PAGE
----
US Army Corps of Engineers
Galveston District

Spotlight on USACE Galveston District’s David B. Boothby Jr.

Published Jan. 14, 2015

GALVESTON, Texas (Jan. 14, 2015) – Dredging the Texas coast to keep navigation channels open for commerce and recreation often goes unnoticed, with many citizens not aware this vital process is taking place out in the Gulf of Mexico on a recurring basis.

For David B. Boothby Jr., leaving a successful 31-year career in the private sector for a new position with the U.S. Army Corps of Engineers Galveston District was a decision he didn’t take lightly, understanding his expertise in civil engineering would be applied to an organization dedicated to maintaining more than 1,000 miles of channel, including 250 miles of deep draft and 750 miles of shallow draft.

“The Corps is continuously dredging to maintain safe and efficient navigation in channels up and down the Texas Coast,” said Boothby. “Along with the dredging requirement, there is a need for locations –literally requiring thousands of acres of land – to place dredged material removed from the channels.  This is an enormous recurring task requiring hundreds of people from the Corps and its partners to execute.”

This is where Boothby’s geotechnical expertise in civil engineering comes in handy.

“I provide geotechnical analysis and design support to project delivery teams for planning studies, design projects and general investigations as well as to the operations and construction branches for navigation, flood risk management and ecosystem restoration projects,” said Boothby. “Geotechnical engineering modeling and analysis essentially provides insight into the physical properties of soils and the application of those properties in engineering solutions for structures which depend on their foundations in soils for stability.”

For navigation projects, this analysis might include the stability of cut for channel side slopes or dredged material confined placement area containment dike design. 

Boothby currently works on Dredged Material Management Plans (DMMP), which help to identify the quantity of material to be dredged from federal, state and local channels and how the dredged material can be managed in an economically and environmentally acceptable manner for multiple projects including the Houston Ship Channel, Gulf Intracoastal Waterway (GIWW) from High Island to Brazos River and Cedar Bayou, including a DMMP modernization effort.

“Consolidation properties of dredged materials placed in placement areas are also analyzed to provide forecasts of placement area capacities for planning and operations and to aid in determination of best management practices for the sites,” said Boothby.

Boothby takes pleasure in the interaction with team members from a wide variety of backgrounds, within the Corps and its partners, to get the job done, who provide him with continuing opportunities to acquire knowledge, be exposed to new ideas and to view the world through other’s perspectives.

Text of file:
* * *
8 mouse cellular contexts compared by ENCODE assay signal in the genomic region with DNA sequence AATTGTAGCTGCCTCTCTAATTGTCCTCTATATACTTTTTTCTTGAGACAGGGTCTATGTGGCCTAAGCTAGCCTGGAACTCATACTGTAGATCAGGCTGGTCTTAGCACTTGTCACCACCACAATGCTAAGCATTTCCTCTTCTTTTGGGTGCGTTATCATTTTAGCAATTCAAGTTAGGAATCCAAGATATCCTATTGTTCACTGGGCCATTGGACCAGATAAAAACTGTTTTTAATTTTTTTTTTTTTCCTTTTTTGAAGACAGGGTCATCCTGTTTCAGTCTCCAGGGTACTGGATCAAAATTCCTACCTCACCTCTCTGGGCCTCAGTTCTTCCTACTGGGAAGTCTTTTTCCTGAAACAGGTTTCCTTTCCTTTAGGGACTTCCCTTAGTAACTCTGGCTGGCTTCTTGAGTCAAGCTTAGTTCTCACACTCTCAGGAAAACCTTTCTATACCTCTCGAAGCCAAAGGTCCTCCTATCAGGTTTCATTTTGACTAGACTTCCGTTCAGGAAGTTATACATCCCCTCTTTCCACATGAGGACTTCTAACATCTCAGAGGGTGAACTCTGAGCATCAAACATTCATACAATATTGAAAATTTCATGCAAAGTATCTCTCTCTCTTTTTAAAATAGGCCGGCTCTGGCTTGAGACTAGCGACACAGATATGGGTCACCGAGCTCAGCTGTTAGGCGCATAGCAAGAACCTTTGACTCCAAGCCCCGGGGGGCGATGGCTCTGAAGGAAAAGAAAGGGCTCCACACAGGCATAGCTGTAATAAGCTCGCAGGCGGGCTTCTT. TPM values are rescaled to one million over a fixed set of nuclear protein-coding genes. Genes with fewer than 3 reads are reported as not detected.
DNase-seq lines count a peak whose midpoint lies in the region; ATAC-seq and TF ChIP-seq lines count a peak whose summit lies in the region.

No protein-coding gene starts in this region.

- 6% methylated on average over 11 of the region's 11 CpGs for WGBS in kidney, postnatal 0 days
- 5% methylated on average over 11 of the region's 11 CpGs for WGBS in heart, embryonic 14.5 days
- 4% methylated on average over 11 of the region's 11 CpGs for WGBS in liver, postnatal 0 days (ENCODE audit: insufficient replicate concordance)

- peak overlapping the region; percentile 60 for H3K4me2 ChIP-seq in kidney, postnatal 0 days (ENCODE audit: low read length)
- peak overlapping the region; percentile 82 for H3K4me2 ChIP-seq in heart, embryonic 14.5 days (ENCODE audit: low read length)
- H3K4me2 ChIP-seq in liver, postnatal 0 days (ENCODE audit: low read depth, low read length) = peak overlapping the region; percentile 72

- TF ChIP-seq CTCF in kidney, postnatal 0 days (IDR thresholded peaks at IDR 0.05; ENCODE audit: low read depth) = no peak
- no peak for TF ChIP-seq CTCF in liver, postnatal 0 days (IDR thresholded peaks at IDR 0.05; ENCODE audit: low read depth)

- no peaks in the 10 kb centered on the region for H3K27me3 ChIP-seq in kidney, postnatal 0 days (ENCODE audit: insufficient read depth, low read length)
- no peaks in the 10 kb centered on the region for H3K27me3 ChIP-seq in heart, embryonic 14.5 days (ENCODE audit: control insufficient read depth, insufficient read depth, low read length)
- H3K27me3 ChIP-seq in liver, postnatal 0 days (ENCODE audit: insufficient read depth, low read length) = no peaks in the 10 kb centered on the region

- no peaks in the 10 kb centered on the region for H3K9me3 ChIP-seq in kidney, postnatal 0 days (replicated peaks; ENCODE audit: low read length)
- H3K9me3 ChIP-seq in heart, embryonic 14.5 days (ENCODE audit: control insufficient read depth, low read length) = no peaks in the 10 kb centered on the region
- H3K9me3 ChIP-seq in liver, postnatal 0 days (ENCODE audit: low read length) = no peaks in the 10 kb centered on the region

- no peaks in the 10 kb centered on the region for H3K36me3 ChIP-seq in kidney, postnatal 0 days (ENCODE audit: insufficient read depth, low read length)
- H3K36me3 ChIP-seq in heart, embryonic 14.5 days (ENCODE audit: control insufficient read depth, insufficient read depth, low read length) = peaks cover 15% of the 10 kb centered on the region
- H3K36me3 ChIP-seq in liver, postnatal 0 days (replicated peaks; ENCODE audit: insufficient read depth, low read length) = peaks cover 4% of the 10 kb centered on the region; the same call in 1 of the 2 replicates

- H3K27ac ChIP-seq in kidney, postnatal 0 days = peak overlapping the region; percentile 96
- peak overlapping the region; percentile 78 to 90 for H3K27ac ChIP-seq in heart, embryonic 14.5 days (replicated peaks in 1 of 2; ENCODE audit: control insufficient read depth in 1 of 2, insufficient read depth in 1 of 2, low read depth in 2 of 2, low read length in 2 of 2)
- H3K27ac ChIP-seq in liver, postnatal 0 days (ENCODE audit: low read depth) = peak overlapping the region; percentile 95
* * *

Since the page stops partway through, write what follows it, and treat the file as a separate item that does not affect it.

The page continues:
“I enjoy the team-building atmosphere and the actual teamwork practiced by the various project development teams I’ve worked with and am currently working with,” said Boothby.  “The knowledge that everyone on the team is doing their part, each in their own specialty, in support of each other and the mission provides a sense of confidence the mission can and will be accomplished.  This is a refreshing change from my experiences in private industry.”

Boothby’s team building skills are useful while working on additional projects including the Houston Ship Channel Improvement Reconnaissance Study; GIWW Mooring Basin Discretionary Report; GIWW Matagorda Bay Reroute PED; Matagorda Ship Channel Improvement Assumption of Maintenance; Sabine Neches Water Way Placement Area 8 Containment Dike Improvements Design and the International Boundary and Water Commission Brownsville levee geotechnical investigation and analysis.

“My primary concern is to contribute my small part in the larger picture in a knowledgeable, efficient and complete manner so the mission (whether it be navigation, flood risk management, or ecosystem restoration) is accomplished,” said Boothby. “If that means making a difference through innovation or efficiency or just carrying on the good work, I believe that is just part of the expectations I place upon myself as a matter of course.”

With nearly five years under his belt at the USACE Galveston District, Boothby’s work as a civil engineer has not gone unnoticed, earning the district’s coveted Engineer of the Year Award in 2014.

Boothby completed undergraduate coursework at the U.S. Air Force Academy (1976-’78), Texas A&M (1978-’79) and the University of Houston (1979-’84), earning a Bachelor of Science in Civil Engineering from the University of Houston in 1984. He is a licensed Professional Engineer in Texas.

Boothby was born in Vermont, but considers the Houston area his home having resided in the area most of his life. He is married with three grown children, two grown stepchildren and five grandchildren. In his spare time, Boothby enjoys photography, disc golf, history and reading a good fiction novel.